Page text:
Confused about outdoors...

Discussion in 'Raising Baby Chicks' started by Chickaroos, Mar 9, 2012.

  1. Chickaroos

    Chickaroos Out Of The Brooder

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    Mar 6, 2012
    I see some people keep their chicks "free range" and let them wander around the open yard. Others I see in a confined space...
    I have plenty of land and just bought a huge roll of wire fencing. I would like to install the fence and put the coop inside of it and let the chickens roam around their large area with the coop left open.
    Is this a bad/wrong idea? Im guessing I should close them in their coop at night to keep them safe from animals, but would they be fine durring the day? & if the space is quite large will it really be nessasary to have a cover of some sort to keep them from flying out????
     
  2. ssellis

    ssellis Out Of The Brooder

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    Jun 11, 2011
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    you will need some protection from preditors and you can trim wings to keep them from flying over fence
     
  3. felidaet

    felidaet Chillin' With My Peeps

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    A fence is not going to keep flying predators out. Where we live I don't let the birds free range unless I am in the yard. We have lots of hawks and bald eagles flying overhead that would love a chicken dinner. And just a few days ago I had a smaller bird attempt to attack one on my 3 year old hens. I was standing no more than 20 feet away when this happened. I think the attacker was some type of a falcon. I have heard these are around here but I had never seen one before.
     
  4. mikecnorthwest

    mikecnorthwest Chillin' With My Peeps

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    My Coop
    If you're going to enclose a small area and it's practical to cover it then that would add protection. On the other hand it's not really practical to cover a large open space which I think is the situation you are in. I would just fence in your area with the field fence you have and let the hens fend for themselves. For the most part I think your hens will be too preoccupied with searching for bugs on the ground to be thinking about hopping over the fence.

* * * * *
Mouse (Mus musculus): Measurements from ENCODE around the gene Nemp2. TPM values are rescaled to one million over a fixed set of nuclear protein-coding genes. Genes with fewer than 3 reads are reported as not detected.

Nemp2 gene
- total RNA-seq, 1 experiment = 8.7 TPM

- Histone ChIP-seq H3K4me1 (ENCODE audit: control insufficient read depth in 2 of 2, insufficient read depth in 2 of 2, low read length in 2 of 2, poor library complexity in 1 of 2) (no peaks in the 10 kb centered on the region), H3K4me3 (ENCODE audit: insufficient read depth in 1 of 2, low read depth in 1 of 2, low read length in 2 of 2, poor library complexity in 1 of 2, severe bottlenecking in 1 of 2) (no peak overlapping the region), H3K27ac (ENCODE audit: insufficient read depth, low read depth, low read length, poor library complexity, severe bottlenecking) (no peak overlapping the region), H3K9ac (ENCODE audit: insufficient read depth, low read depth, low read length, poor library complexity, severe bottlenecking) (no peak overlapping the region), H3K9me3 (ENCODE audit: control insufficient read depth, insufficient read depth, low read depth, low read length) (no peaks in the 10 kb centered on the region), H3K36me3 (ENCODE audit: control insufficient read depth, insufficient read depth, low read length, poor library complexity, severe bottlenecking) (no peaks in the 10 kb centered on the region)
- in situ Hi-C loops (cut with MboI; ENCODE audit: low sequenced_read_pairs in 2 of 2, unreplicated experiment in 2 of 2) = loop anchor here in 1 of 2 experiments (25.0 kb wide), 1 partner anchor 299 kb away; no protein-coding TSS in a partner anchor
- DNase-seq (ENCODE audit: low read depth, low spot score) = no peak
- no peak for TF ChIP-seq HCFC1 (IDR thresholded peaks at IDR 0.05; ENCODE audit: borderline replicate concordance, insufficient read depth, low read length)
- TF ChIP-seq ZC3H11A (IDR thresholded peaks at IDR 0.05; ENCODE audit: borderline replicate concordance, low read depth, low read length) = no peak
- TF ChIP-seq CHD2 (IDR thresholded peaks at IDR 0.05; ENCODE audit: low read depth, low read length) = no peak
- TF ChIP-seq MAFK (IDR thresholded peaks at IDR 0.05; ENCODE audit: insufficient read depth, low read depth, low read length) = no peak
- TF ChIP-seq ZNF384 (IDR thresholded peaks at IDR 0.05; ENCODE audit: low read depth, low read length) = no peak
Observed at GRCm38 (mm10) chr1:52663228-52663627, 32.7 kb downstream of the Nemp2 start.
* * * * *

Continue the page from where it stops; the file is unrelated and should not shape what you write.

We live in a suburb of Portland Oregon (Vancouver, WA just like felidaet above) on a residential lot and let our hens free range in the backyard. We had a neighbor knock on the door to tell us that a bald eagle had swooped down into our yard and tried to get one of the hens. Apparently she saw it coming and ran under a bush before the eagle could get her. It's just one of the hazards of being a chicken.
     
    Last edited: Mar 10, 2012
  5. kittycooks

    kittycooks Chillin' With My Peeps

    I think it depends on the predators in your area. I have many hawks at my current house, but weasles, coyote and dogs were the big concern at my last house. Chickens love to free-range, but be emotionally prepared for possible loss if you leave them unattended.
     
  6. Carolyn227

    Carolyn227 Out Of The Brooder

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    Apr 30, 2011
    We free range only when we're home. They go back to their henhouse in the evenings and I lock them up good and tight. We have a lot of racoons in this area and I worry about them getting to my hens. I probably won't let the new chicks free range until they are pretty big and trustworthy.
     
  7. ragerkid2

    ragerkid2 Chillin' With My Peeps

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    I allow mine to free range, and you will have losses. I lost three my first year. Some people never lose any while free ranging. My uncle has turkeys guineas chickens pigeons etc and he also has a MAJOR raccoon problem. He's killed over a hundred raccoons last summer. A rooster will also help protect the girls from predators. Most will attack anything that comes to hurt them. No matter how big. I herd a story one time of a hawk flying around and a rooster flew up and attacked it as it was going after a smaller bantie hen. The rooster was killed but all the hens went to safety and made it out alive.
     
  8. Hoosierchickens

    Hoosierchickens Chillin' With My Peeps

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    It's not wrong to let them free range in a fenced in area but plan on losses. As has been mentioned, flying predators may be a concern but you can minimize losses by providing structures and bushes for them to run under to hide from birds of prey. Your fence will offer minimal security from other predators who can climb over, through, and under your fence. In this situation, you will definitely want to close them up in the coop at night.
     
  9. dreamer5577

    dreamer5577 Chillin' With My Peeps

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    It definitely depends on the types of predators in your area. Around my house I have tons of hawks, so I never let mine free range unless I am in the yard.
     

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